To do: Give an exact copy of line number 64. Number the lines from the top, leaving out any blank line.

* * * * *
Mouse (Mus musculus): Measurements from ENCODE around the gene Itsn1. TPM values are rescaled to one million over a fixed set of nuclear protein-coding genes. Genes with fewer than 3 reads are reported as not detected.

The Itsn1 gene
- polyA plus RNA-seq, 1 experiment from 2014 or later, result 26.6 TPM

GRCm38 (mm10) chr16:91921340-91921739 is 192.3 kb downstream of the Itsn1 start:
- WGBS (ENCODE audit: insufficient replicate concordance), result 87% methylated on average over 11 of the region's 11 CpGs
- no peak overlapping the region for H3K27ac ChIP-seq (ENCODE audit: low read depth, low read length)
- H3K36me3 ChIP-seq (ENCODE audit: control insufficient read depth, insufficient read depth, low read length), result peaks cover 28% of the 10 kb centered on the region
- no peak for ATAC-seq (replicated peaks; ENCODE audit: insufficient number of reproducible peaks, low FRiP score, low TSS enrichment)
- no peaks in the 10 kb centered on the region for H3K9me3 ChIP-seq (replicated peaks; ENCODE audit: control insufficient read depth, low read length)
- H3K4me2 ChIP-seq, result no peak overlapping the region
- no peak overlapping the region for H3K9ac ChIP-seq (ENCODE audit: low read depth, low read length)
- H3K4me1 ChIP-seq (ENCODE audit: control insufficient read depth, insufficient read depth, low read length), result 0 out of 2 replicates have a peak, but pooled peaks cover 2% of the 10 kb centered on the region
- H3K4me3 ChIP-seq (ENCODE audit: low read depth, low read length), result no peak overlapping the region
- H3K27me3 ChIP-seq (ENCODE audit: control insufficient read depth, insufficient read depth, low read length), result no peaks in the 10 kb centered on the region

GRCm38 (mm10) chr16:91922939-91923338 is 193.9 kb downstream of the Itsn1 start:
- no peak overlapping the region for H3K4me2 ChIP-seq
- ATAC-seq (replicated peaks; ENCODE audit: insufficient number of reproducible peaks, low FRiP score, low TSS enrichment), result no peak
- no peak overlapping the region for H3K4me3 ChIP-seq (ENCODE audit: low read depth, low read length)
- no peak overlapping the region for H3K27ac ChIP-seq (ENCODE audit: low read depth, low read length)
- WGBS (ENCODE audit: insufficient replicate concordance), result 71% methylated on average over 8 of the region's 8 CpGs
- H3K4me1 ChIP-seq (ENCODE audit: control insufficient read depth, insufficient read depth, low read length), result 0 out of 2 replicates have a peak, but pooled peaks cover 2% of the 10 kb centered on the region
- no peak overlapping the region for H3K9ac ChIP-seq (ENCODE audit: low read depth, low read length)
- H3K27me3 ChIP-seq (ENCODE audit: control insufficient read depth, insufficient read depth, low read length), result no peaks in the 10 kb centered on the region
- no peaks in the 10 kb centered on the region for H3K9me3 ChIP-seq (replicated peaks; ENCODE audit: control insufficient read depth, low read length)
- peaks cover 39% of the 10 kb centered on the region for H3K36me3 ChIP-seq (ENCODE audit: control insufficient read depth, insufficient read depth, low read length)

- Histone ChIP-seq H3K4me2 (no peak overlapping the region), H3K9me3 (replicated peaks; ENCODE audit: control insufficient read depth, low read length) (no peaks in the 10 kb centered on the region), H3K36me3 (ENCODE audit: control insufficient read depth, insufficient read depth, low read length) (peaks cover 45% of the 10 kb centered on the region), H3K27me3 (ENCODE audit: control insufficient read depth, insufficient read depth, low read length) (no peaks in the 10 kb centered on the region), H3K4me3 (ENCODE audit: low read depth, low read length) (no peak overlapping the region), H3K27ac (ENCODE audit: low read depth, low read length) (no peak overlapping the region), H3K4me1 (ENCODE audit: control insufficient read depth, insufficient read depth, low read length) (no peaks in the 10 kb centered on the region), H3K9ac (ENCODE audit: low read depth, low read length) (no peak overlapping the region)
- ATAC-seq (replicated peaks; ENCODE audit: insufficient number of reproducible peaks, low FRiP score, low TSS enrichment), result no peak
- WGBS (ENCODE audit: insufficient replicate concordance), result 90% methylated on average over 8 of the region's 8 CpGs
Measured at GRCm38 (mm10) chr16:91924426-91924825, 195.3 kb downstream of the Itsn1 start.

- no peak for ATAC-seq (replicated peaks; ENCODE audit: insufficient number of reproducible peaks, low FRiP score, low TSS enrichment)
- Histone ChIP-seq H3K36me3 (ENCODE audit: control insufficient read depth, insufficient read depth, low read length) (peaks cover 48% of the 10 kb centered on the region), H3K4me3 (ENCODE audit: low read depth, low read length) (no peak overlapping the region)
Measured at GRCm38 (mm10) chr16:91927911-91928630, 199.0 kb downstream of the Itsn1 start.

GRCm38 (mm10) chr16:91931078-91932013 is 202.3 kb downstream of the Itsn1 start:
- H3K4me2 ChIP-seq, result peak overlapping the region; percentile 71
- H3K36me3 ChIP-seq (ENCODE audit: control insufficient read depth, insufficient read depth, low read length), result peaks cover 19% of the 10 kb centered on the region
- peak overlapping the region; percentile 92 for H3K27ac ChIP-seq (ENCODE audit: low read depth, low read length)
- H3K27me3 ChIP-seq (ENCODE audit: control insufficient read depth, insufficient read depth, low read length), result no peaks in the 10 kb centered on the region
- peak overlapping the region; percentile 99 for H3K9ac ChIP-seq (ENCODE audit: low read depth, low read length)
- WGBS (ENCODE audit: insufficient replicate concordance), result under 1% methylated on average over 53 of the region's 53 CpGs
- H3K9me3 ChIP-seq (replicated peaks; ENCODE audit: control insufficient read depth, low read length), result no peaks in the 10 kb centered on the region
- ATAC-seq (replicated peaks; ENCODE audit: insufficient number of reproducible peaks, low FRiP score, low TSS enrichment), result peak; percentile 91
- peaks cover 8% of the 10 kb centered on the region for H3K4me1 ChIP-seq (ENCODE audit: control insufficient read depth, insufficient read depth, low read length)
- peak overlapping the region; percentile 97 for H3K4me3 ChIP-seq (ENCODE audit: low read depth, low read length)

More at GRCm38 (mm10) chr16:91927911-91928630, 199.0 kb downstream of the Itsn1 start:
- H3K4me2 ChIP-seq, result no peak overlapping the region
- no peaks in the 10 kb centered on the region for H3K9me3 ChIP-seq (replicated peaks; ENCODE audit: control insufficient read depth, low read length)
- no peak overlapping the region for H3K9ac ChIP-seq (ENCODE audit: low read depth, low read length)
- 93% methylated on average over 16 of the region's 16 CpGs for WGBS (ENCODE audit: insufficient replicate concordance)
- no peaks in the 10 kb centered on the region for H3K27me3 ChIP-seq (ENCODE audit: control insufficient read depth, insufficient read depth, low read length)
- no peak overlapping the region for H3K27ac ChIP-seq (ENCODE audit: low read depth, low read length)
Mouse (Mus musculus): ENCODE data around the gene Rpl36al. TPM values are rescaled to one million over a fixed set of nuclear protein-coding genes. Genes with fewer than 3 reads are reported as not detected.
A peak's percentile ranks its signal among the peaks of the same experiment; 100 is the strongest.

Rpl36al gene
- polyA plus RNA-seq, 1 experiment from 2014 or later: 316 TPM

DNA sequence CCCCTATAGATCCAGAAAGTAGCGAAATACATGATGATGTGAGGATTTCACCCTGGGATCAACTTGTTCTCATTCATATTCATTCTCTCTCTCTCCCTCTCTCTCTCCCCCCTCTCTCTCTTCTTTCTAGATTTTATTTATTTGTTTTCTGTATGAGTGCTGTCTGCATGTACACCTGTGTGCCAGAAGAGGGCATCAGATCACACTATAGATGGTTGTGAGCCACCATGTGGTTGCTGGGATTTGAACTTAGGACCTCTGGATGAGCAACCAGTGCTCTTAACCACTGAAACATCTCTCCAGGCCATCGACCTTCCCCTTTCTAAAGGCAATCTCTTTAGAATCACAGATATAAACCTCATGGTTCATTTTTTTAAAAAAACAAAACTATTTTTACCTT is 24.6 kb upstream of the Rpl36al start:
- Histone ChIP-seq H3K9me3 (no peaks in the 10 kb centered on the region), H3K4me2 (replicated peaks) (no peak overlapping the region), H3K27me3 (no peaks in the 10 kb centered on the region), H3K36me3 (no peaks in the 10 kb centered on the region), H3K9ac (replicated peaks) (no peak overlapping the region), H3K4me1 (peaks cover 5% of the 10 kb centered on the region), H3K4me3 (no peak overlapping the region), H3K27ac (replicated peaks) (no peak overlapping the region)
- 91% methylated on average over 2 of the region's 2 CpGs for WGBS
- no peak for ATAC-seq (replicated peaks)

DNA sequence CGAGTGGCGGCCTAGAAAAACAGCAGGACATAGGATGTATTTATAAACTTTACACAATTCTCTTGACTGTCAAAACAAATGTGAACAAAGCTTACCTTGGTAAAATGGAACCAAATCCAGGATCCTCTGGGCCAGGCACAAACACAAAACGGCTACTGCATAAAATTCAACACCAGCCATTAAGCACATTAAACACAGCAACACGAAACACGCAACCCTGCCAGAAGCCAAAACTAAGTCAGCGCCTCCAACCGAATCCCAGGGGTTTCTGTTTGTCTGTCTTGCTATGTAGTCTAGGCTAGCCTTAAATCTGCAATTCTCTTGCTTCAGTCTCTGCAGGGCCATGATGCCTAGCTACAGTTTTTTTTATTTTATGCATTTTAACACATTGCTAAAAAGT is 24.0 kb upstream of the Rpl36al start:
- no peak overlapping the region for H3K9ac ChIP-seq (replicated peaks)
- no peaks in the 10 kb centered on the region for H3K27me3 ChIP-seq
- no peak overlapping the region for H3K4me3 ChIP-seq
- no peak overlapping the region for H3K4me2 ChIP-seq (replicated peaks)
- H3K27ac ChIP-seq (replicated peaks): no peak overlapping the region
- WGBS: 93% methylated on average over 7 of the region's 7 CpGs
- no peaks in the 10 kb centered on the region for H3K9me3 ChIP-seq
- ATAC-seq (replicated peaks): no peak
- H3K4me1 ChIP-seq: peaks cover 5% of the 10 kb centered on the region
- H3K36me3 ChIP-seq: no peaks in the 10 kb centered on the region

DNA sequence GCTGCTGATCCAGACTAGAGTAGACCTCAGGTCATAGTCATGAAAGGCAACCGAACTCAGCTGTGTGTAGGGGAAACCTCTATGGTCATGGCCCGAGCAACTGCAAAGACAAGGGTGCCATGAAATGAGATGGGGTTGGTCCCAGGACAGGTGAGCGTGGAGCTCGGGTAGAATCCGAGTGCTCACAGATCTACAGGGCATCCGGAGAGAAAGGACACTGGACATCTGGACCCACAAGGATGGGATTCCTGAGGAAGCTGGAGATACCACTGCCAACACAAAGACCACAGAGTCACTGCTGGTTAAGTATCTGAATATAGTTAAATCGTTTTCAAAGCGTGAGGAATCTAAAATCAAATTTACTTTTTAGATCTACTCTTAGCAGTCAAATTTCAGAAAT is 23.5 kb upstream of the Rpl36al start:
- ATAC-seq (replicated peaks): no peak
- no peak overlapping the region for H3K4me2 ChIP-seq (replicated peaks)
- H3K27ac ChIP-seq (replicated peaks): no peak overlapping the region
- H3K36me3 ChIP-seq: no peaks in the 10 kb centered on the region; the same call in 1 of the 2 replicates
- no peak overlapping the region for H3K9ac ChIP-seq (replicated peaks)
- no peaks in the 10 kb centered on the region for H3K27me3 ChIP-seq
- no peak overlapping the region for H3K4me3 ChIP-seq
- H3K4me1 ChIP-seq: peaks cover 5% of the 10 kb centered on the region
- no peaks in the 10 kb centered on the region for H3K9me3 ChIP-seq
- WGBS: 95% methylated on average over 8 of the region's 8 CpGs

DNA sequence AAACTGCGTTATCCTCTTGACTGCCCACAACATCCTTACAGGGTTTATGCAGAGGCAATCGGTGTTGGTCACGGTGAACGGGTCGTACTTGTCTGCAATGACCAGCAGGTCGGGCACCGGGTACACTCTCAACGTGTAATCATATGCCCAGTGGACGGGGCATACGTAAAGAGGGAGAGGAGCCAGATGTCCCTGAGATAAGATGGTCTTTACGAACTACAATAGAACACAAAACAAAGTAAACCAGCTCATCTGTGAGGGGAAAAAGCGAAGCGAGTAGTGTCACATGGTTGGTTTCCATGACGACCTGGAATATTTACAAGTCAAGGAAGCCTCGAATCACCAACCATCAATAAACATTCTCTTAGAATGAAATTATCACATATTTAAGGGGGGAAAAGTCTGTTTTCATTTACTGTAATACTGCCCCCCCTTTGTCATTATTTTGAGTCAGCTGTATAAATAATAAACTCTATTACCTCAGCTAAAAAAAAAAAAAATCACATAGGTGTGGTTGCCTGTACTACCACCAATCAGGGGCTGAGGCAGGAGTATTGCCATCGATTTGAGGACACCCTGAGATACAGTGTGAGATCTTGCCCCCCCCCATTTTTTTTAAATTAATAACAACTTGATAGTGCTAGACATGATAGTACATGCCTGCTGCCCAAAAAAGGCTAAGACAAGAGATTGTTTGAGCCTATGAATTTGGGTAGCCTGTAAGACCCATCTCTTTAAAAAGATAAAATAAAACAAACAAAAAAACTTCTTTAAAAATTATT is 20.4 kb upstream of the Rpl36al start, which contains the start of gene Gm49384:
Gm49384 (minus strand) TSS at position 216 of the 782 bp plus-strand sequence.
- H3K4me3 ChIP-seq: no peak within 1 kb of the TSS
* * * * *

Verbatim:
- H3K27ac ChIP-seq (replicated peaks): no peak overlapping the region